The work presented in the paper can be seen as the evolution of the groundwork development and initial analyses detailed in [4], which was improved and expanded with the following objectives:
• The integrated modelling approach to neutron emission studies at JET has been applied to a wider set of JET D plasma discharges, focused on experiments aimed at developing plasma scenarios relevant for DT operation, and neutron diagnostics commissioning. Specifically we have analysed neutron emission characteristics of baseline and hybrid discharges, as well as those implementing concept heating scenarios. The differences in the distribution of fast ions arising from heating induced effects will be addressed. We will show how the successful formation of a fast ion tail induced by RF heating results in the production of a significant amount of fast neutrons, with energies of more than 4 MeV.
• In order to validate the neutron emission calculations plasma neutron source properties, i.e. neutron emissivity profiles and neutron energy spectra, have been compared with measurements of standard neutron diagnostics systems, such as the neutron camera [9] and time-of-flight spectrometer [10].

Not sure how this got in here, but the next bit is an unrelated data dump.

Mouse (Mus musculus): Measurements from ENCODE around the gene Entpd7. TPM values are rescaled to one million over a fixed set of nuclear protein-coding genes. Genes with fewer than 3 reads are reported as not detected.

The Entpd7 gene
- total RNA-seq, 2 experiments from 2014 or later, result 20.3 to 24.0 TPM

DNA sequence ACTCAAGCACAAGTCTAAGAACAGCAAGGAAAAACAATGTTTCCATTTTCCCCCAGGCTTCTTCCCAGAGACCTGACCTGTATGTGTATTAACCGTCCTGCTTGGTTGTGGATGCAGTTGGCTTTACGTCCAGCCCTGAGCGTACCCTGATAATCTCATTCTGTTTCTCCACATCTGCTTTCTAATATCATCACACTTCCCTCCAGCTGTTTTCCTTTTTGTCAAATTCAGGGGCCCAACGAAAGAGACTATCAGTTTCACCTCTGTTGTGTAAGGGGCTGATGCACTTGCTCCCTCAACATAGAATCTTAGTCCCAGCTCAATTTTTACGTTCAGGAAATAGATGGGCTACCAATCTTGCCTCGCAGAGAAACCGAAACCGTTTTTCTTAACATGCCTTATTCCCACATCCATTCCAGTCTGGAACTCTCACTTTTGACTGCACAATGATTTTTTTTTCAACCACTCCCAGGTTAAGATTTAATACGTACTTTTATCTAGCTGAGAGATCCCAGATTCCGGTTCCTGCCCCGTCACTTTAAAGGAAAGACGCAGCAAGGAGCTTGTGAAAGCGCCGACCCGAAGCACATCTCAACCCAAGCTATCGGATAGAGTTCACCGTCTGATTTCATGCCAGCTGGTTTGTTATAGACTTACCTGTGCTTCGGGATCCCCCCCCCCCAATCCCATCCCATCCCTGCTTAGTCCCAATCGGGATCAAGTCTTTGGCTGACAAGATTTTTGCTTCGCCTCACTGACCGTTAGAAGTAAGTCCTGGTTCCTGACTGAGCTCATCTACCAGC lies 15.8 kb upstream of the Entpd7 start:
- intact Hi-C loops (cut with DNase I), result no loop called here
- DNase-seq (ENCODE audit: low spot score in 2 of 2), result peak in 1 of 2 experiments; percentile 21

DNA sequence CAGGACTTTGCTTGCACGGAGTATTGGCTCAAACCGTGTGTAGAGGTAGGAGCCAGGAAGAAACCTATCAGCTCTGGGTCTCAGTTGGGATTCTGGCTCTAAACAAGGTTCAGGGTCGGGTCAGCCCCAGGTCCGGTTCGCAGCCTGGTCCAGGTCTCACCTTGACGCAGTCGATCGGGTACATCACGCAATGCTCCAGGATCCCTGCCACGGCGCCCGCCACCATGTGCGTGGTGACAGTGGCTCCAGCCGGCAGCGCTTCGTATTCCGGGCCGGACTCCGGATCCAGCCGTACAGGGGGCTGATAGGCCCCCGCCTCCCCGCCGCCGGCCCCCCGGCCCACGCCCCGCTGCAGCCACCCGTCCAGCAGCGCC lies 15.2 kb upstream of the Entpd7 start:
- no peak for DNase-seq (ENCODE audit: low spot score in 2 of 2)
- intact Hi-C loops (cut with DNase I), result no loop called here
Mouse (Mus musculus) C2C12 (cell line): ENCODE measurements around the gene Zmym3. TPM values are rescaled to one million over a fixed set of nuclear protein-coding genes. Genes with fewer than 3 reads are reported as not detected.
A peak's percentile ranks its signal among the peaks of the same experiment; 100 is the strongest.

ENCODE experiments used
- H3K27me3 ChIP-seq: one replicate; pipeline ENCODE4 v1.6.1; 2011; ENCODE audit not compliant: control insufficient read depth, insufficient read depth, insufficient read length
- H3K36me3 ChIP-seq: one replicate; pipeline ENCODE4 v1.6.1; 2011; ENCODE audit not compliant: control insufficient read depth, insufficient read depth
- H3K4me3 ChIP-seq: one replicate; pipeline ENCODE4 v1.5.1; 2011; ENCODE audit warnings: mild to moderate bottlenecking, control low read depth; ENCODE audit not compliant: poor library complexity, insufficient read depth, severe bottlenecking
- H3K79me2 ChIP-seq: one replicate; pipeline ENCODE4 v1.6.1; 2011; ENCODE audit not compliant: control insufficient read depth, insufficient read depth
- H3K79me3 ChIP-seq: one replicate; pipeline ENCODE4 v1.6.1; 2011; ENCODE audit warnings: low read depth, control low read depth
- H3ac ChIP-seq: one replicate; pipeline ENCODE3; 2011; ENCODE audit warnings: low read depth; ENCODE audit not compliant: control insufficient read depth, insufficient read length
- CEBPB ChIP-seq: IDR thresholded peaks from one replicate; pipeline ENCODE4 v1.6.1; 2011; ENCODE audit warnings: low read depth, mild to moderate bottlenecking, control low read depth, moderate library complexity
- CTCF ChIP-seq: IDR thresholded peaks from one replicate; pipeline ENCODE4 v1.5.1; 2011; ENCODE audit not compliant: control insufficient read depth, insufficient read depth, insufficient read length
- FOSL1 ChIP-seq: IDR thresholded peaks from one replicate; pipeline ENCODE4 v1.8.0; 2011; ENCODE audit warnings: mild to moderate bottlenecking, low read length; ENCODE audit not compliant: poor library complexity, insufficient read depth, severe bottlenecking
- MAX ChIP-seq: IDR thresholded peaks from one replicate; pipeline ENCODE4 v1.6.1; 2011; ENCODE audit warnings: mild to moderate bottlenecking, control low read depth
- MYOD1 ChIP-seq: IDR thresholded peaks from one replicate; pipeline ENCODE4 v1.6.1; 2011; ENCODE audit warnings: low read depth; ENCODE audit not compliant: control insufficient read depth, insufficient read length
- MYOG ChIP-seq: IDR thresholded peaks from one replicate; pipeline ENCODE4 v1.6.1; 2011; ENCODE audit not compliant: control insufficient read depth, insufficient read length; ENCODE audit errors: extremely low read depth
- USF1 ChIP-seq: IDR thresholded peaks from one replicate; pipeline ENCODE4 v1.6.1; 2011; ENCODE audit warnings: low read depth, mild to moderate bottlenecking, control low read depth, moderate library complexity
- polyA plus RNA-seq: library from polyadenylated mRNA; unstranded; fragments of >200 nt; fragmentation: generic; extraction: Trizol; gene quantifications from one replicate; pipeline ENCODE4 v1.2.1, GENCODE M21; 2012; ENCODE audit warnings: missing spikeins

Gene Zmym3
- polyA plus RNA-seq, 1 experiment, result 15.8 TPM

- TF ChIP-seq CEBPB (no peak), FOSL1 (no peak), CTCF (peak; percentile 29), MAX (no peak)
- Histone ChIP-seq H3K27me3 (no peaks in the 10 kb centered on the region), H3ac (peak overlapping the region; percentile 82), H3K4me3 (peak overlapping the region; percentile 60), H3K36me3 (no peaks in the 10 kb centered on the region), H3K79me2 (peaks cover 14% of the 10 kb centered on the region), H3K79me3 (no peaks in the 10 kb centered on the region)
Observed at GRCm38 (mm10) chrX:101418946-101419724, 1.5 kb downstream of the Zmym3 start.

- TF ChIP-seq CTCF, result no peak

The main contribution is the experimental validation of the neutron emission computational methodology against neutron activation system measurements. We have found that a set of activation foils with $^{115}$In(n,n')$^{115m}$In, $^{27}$Al(n,p)$^{27}$Mg, and $^{56}$Fe(n,p)$^{56}$Mn reactions can act as a probe for the effects of external plasma heating on neutron spectra. This is a result of the combination of relatively high energy thresholds of these reaction, around the 2.45 MeV DD neutron peak, affecting the reactions’ sensitivity to neutrons emitted in fusion of fast ions. It was calculated that the Al/In activation ratio can increase by up to a factor of 10 when going from a baseline to a concept RF heating scenario, while the Fe/In activation ratio increases for several orders of magnitude. These ratios will be validated against experimental measurements. Additionally the effects of triton burnup neutrons on the computed neutron spectrum and foil activation will be assessed. In order to obtain a realistic DT neutron spectrum component in D plasmas, the DD triton spatial and energy distribution functions will be calculated. Although the In, Al, and Fe reactions have been used individually for neutron measurements before [11], a combination of these foils is used for experimental validation of plasma integrated modelling for the first time.